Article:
Ralph Stanley & His Clinch Mountain Boys – Turf Club/House of Mercy Church (St. Paul, MN)
During a stirring rendition of “O Death”, Ralph Stanley’s weathered voice filled St. Paul’s cozy Turf Club and seemed to seep deep into the bodies of the 400 people who were lucky enough to snag a spot inside the small music venue. You couldn’t hear the ring of the cash register, no beer orders were being taken, and not even one sniffle or cough — that’s saying a lot in Minnesota — could be detected.
The only sound other than the 74-year-old bluegrass legend’s aging voice that could be heard was the slight buzz of an old air conditioner, but halfway through the moving, haunting a cappella number, someone silenced the noisy machine. The room became deathly quiet, as if Stanley’s soul had left his body and hovered above the audience, creating a sense of eeriness and strength. And this was supposed to be Saturday night?!
House of Mercy Church pastor Russell Rathbun and House of Mercy bandleader Chris Larson invited Stanley to participate in this “Saturday Night/Sunday Morning” (named after Stanley’s 1992 album) event over a year ago. The idea behind the show was to gather local Twin Cities bands to play one song before a main set by Stanley and his band.
The catch? The Turf hosted the Saturday night portion, which was set up to include the wild stuff — songs about sinning, boozing, and having a grand time. To counteract the demons, there was the Sunday morning (actually Sunday afternoon) conclusion, with the House of Mercy Church taking the place of a bar, and songs of redemption and the Lord serving as the main attractions.
The double bill’s program declared, “Nobody’s all Sunday morning; nobody’s all Saturday night” — a universal feeling if ever there were one. Stanley and his band did a fine job living up to the task at hand with a nearly 90-minute set Saturday evening featuring his Clinch Mountain Boys, including lead guitarist James Alan Shelton, mandolin player John Rigsby, banjoist Steve Sparkman, fiddler James Price, and longtime bassist and harmony singer Jack Cooke (his son Ralph II was unable to make the trip).
Stanley’s lively show, which kicked off with “It Takes A Worried Man”, was a mix of oral history, music appreciation and sales pitch. His musical posse — dressed nicely in suits, ties and matching hats — had the audience of local scenesters, hipsters, and new and old country and bluegrass fans alike grinning from ear to ear. Predictably, the biggest hoots and hollers came for “O Death” and “Man Of Constant Sorrow” from O Brother, Where Art Thou? Stanley even took time to poke fun of the movie’s name. jokingly referring to it as, “O Brother, Where Yar At?” Things ended on an especially high note with an extended blast of “Orange Blossom Special”.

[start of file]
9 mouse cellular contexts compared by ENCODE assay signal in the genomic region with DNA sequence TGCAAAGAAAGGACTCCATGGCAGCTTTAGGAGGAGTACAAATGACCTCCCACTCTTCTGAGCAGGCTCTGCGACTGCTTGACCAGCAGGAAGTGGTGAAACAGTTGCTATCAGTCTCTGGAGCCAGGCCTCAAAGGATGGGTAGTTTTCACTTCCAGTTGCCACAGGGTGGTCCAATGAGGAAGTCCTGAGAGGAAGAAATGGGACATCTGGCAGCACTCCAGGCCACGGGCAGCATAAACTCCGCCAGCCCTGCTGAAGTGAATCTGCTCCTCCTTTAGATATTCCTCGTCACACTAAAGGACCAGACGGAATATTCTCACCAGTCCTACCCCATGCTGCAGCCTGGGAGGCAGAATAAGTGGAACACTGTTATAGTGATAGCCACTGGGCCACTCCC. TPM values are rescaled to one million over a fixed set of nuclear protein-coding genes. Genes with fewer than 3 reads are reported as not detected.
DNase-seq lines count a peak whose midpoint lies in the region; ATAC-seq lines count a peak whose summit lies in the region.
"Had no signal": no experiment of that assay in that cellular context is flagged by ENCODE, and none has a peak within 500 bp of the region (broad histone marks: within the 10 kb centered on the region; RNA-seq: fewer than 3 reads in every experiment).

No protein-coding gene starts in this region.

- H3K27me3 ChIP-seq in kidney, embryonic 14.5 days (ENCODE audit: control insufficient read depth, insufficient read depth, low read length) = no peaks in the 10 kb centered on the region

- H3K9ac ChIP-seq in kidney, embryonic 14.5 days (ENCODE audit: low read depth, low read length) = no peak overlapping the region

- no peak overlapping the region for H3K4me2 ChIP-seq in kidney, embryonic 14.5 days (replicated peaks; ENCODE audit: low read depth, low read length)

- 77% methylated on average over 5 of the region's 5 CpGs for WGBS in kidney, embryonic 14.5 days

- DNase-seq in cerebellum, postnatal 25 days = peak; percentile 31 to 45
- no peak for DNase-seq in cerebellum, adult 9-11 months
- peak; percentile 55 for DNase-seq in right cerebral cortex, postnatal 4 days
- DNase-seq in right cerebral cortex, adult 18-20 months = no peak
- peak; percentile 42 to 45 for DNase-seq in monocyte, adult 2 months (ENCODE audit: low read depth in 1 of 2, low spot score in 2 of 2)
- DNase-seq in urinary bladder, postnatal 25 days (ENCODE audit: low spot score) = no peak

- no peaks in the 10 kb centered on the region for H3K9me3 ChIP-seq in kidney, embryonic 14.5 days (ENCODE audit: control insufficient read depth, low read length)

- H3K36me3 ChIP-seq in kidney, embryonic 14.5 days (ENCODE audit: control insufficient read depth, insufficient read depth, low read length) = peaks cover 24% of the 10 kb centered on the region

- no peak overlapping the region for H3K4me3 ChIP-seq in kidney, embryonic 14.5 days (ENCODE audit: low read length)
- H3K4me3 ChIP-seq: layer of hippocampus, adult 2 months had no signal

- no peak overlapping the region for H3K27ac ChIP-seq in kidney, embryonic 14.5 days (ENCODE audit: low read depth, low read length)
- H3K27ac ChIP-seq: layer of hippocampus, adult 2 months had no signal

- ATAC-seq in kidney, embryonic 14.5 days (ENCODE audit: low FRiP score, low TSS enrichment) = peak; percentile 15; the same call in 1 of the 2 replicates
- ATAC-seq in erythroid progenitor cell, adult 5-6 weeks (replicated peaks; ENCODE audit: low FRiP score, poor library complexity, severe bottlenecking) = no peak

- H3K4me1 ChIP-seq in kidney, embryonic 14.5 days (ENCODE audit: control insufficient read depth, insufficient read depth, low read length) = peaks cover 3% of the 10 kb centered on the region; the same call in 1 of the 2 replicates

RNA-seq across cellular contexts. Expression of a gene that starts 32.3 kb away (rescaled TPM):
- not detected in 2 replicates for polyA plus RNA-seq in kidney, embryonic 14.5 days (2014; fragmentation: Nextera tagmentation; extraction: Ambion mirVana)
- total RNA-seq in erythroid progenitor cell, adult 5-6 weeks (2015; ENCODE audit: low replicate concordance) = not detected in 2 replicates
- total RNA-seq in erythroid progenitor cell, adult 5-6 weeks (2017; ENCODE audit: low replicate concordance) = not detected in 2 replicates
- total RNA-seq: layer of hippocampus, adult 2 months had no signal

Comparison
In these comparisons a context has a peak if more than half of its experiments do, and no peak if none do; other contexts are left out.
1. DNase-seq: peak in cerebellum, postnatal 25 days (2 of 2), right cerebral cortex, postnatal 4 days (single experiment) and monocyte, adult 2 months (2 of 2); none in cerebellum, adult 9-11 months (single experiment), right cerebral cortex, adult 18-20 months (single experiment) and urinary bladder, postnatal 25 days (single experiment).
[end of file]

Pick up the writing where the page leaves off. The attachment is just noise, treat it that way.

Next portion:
Over a dozen local musicians sandwiched Stanley’s performance at the Turf, beginning with one-song contributions from Jon Rodine (with Tony Glover and Rusty Jones), Qullian Roe, Molly Maher, Bellwether, the House of Mercy Band, the Platte Valley Boys, the Carpetbaggers, Angel, the Urban Hillbilly Quartet, Mike “Razz” Russell and wife Maria Asp, David Hanners, and the Brothers Frantzich.
And at the end of Stanley’s set, Russell (of the Original Harmony Ridge Creek Dippers) and Asp took to the stage with the Jayhawks’ Tim O’Reagan and Trailer Trash’s Nate Dungan, and were later joined by a slew of local singers, among them ex-Replacement Slim Dunlap, for a quirky, fun jam session.
On Sunday, the church seemed to stir a more serious but nonetheless joyous feeling than the previous night. Nearly 700 folks packed into the House of Mercy. The same local bands were on hand, only now singing a different tune that included songs about the Lord, death and the gospel.
The biggest difference from the night before was the absence of the band’s matching beige cowboy hats. The set list included many of the previous night’s songs, but also featured spirited versions of “I Saw The Light”, “Lord I’m Coming Home”, and “Hills Of Home”, an especially touching tribute to Stanley’s late brother Carter.
The evening came to an end with Stanley & the Clinch Mountain Boys leading the audience through “Farther Along”, which was followed by a farewell from a House of Mercy member, who said, “And may the memory of the music go with you now. Amen.”